Without formal protest, the Baltimore City Board of Estimates recently unanimously approved a proposal to allow for use of a design-build (DB) model rather than a design-bid-build (DBB) model for some projects. A DB project involves unified bids for both design and construction, while a DBB project is designed and then separately bid for the building phase.
Several groups, including minority contractors and business associations, have voiced concerns that smaller and minority contractors will not be able to compete on DB projects at the level they have on DBB projects. The City intends to assign minority and women’s business enterprises goals separately to the design and construction phases to ensure that contracting and subcontracting opportunities for these businesses are protected. Other critics believe that the existing DBB model better protects the City and taxpayers from improper awards to politically connected companies.
The Maryland Transportation Builders & Materials Association supports the use of DB and cites various benefits of the model, including shortened project delivery time, more opportunities for value engineering as a result of contractor participation in design, and a general reduction in the City’s obligation to mediate and arbitrate claims between designers and builders operating under separate contracts. DB project delivery systems often provide more opportunities for innovation and will assist with designing for LEED certification and the Baltimore City Green Building Code, which can require careful coordination among trades and phases are particular specified materials and equipment.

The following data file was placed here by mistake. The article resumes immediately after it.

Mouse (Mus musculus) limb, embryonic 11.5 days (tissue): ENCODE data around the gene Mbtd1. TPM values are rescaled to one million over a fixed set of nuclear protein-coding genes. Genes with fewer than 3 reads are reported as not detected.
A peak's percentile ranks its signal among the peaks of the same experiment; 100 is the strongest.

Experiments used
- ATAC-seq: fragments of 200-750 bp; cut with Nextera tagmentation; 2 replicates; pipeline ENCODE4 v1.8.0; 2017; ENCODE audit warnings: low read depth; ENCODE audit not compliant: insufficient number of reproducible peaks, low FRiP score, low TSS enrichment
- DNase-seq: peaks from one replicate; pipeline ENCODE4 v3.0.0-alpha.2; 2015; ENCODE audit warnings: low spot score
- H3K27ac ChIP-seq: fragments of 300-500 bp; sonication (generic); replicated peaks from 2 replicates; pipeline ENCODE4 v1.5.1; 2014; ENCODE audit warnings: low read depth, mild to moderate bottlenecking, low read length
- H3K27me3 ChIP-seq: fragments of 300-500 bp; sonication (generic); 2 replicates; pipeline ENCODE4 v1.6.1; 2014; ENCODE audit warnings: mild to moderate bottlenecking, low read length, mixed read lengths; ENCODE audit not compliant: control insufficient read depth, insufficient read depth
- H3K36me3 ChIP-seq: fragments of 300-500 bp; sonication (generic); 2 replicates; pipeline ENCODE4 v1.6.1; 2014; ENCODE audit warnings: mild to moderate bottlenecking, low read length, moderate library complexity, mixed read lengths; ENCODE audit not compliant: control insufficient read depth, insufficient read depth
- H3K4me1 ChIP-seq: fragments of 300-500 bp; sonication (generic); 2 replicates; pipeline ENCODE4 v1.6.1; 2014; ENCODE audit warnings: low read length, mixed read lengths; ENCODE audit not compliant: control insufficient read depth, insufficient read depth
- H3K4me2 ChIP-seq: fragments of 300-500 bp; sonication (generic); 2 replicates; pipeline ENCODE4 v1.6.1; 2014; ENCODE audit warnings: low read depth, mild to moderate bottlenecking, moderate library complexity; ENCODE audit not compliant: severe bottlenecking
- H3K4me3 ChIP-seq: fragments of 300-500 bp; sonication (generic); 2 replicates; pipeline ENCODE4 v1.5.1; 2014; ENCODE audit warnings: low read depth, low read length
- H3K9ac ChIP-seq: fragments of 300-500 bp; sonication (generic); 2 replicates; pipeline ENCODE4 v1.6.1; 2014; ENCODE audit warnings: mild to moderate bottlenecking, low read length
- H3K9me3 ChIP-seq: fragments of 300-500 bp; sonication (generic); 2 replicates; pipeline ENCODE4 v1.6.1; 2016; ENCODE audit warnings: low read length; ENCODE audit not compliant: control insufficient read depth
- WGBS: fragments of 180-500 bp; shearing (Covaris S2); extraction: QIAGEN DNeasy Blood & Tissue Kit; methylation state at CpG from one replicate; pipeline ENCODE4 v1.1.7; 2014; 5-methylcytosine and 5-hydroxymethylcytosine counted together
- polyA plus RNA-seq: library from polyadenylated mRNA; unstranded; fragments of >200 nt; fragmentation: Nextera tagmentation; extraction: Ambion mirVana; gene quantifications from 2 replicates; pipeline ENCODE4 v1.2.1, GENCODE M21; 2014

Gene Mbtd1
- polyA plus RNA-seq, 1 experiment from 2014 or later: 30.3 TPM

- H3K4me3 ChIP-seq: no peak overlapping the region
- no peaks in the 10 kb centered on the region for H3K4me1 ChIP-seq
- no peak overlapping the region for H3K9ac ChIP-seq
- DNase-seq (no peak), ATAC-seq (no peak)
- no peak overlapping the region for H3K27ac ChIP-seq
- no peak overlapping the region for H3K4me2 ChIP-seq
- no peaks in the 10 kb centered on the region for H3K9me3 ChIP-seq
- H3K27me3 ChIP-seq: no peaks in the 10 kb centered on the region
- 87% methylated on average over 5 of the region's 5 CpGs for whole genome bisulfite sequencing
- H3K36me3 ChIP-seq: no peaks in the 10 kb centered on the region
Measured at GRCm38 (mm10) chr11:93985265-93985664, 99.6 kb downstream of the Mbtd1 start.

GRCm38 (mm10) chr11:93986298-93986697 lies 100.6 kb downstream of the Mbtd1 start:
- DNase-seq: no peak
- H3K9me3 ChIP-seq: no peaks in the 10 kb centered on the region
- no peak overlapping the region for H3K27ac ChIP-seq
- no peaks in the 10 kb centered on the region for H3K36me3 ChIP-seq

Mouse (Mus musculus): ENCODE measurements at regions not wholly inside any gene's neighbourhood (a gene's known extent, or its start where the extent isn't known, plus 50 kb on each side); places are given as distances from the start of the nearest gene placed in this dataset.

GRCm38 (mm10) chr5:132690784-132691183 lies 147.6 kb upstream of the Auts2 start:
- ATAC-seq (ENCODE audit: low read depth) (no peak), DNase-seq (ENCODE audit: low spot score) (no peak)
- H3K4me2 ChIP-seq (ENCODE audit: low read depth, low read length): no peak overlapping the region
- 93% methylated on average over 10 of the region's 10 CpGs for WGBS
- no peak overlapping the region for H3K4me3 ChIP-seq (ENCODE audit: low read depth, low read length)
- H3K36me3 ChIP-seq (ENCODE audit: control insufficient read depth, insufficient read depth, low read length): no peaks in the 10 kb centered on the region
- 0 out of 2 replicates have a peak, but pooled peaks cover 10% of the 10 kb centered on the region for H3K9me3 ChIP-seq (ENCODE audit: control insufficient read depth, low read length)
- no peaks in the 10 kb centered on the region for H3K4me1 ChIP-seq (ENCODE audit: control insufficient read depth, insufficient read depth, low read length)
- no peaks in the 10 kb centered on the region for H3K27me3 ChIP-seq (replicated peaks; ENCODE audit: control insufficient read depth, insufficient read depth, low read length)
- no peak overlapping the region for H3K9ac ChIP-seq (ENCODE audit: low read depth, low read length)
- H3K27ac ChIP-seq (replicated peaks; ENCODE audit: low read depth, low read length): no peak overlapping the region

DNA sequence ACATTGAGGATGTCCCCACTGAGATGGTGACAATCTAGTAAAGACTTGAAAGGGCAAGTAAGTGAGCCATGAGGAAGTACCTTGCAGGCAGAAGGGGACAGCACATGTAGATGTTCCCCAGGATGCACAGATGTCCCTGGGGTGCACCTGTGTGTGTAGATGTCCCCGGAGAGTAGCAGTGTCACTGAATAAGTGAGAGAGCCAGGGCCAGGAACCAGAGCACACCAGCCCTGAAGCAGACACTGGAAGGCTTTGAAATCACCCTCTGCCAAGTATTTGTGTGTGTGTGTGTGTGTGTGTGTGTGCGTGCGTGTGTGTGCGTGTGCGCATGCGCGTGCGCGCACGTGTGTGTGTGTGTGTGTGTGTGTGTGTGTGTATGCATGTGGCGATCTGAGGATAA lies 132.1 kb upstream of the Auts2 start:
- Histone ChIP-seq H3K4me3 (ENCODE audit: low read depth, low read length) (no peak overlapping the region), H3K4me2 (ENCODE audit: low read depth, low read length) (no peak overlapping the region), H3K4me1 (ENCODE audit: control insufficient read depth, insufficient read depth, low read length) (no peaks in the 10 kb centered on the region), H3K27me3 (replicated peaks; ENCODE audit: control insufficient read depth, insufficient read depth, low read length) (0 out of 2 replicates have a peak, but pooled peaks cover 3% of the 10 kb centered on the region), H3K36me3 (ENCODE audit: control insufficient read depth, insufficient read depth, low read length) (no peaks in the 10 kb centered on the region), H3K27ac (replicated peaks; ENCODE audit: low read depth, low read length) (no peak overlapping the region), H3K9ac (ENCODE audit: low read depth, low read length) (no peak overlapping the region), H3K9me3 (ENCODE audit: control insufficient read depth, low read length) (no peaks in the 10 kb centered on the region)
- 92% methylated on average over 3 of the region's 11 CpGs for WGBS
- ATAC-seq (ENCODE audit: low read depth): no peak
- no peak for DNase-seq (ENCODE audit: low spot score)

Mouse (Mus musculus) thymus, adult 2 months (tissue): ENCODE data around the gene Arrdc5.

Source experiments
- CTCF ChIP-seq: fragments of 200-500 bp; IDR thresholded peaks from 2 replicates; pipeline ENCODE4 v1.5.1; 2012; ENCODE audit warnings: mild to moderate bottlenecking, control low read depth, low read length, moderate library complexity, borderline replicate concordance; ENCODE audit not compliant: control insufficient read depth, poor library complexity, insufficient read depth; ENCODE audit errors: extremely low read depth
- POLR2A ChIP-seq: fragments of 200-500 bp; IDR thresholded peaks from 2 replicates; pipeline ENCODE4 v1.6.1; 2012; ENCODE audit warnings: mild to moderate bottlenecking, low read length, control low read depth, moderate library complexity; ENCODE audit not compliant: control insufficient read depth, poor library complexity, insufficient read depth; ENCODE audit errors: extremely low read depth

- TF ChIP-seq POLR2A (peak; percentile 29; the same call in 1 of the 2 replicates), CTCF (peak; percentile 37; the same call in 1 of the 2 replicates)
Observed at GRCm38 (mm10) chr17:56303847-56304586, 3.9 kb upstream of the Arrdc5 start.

DB will not supplant DBB for all projects. Rather, Lead Departments responsible for particular contracts will designate them as DB as early in the project development process as possible. Each DB contract will be approved by the Design Build Executive Committee, which includes the directors of the Department of Public Works, Department of Transportation, and Department of General Services. It is anticipated that the model will be applied to large (over $25 million) and complex projects, like bridge rebuilding and waterway restoration. Emergency and expedited projects will also be considered for DB delivery. Smaller and streamlined projects, where conflicts between the design professionals and builders are less likely to arise, will still be competitively bid as DBB.
The proposed Board of Estimates Policy Regarding the Use of Design-Build Project Delivery, which outlines the procurement methodology and system for scoring bids, is included in the September 28, 2011 Board of Estimates Agenda and available at http://www.baltimorecitycouncil.com/boe_agenda.htm.